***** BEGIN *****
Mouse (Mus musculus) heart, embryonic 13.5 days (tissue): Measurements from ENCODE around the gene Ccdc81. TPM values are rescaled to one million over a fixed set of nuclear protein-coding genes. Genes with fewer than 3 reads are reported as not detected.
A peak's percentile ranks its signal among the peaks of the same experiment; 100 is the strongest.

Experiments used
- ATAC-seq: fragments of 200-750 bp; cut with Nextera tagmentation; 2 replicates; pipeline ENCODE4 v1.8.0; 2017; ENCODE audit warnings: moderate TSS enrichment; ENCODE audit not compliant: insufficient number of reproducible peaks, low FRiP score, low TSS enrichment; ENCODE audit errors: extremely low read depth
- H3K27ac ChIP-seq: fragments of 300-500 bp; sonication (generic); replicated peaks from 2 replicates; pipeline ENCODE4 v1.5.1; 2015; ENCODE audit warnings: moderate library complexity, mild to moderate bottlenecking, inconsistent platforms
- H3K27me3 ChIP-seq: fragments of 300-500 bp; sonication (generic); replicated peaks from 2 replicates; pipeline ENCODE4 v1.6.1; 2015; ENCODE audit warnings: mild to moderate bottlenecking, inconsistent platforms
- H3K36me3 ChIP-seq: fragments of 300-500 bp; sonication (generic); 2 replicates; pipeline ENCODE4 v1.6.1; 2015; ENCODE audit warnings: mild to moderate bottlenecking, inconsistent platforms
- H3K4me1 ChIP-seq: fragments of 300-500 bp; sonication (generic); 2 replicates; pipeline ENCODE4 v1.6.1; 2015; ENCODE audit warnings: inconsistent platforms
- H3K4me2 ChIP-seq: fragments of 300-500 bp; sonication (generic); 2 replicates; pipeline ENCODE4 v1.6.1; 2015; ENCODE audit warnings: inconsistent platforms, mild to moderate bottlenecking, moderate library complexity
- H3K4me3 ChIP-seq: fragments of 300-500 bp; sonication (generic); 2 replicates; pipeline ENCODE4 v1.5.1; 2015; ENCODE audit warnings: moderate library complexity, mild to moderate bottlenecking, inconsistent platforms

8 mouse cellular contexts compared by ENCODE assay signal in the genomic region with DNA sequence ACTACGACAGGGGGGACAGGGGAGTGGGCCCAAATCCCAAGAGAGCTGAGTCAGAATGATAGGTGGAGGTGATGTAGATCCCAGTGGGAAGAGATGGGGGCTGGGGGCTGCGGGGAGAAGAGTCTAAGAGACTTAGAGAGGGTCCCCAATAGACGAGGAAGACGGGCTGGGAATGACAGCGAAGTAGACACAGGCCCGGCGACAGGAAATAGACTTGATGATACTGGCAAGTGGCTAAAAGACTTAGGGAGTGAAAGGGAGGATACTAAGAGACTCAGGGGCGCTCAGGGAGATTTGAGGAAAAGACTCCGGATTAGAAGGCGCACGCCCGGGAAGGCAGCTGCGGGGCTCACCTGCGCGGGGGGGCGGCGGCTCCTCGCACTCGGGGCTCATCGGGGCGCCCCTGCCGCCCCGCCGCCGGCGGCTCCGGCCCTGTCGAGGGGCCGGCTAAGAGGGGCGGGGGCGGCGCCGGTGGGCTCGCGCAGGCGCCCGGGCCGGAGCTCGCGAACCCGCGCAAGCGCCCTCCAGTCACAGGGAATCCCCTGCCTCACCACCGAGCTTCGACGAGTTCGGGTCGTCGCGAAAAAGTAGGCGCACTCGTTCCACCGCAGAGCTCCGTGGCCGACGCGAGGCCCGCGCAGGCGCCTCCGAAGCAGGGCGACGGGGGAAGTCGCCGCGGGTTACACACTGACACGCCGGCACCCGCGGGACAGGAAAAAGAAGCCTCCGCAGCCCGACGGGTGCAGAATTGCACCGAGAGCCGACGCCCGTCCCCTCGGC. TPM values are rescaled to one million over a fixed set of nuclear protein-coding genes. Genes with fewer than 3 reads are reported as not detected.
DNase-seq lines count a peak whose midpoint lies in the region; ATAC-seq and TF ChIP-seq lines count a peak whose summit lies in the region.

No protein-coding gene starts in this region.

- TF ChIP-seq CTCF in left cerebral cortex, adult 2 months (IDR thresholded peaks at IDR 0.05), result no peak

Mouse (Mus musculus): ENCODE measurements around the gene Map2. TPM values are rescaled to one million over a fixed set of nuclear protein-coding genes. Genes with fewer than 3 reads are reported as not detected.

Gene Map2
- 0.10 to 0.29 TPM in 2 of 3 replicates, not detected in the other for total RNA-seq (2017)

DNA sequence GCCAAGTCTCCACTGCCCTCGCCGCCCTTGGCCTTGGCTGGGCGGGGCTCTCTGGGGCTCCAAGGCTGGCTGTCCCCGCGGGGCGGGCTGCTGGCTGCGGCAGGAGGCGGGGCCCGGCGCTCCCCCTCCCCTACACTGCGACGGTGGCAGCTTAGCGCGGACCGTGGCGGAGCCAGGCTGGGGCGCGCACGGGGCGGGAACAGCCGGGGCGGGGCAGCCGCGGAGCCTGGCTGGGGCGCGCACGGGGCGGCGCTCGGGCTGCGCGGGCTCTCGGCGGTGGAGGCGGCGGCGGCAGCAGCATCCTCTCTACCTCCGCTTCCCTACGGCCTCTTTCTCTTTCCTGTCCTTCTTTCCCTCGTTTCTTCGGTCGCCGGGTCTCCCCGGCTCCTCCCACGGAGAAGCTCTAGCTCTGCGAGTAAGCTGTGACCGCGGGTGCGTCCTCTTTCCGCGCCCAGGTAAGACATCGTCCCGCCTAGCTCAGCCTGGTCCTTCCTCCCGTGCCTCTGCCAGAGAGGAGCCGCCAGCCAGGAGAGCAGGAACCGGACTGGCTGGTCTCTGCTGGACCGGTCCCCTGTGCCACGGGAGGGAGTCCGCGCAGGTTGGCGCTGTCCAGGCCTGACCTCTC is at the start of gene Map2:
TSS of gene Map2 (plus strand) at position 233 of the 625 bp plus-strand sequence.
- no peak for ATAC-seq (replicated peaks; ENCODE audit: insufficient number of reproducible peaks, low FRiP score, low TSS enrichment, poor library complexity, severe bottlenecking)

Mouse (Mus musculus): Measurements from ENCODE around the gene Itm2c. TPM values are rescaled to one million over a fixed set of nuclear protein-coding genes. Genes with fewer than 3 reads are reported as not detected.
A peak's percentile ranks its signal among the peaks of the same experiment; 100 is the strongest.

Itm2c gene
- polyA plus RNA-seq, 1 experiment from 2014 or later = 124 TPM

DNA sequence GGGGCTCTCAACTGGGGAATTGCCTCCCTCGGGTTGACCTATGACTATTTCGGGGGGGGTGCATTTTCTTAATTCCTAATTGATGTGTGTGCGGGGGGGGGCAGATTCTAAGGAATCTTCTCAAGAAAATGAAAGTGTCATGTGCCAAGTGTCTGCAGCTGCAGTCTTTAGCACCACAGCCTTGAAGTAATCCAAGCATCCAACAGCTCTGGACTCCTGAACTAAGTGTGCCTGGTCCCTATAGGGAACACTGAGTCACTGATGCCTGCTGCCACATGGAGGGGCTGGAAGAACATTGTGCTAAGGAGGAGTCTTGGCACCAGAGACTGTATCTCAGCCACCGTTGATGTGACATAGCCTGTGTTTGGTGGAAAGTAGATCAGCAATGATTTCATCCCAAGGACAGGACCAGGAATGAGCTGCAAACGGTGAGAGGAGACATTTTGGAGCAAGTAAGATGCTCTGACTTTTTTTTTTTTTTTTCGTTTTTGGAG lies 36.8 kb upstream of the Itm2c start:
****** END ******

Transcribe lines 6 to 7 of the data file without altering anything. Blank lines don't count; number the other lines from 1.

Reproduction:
- H3K27me3 ChIP-seq: fragments of 300-500 bp; sonication (generic); replicated peaks from 2 replicates; pipeline ENCODE4 v1.6.1; 2015; ENCODE audit warnings: mild to moderate bottlenecking, inconsistent platforms
- H3K36me3 ChIP-seq: fragments of 300-500 bp; sonication (generic); 2 replicates; pipeline ENCODE4 v1.6.1; 2015; ENCODE audit warnings: mild to moderate bottlenecking, inconsistent platforms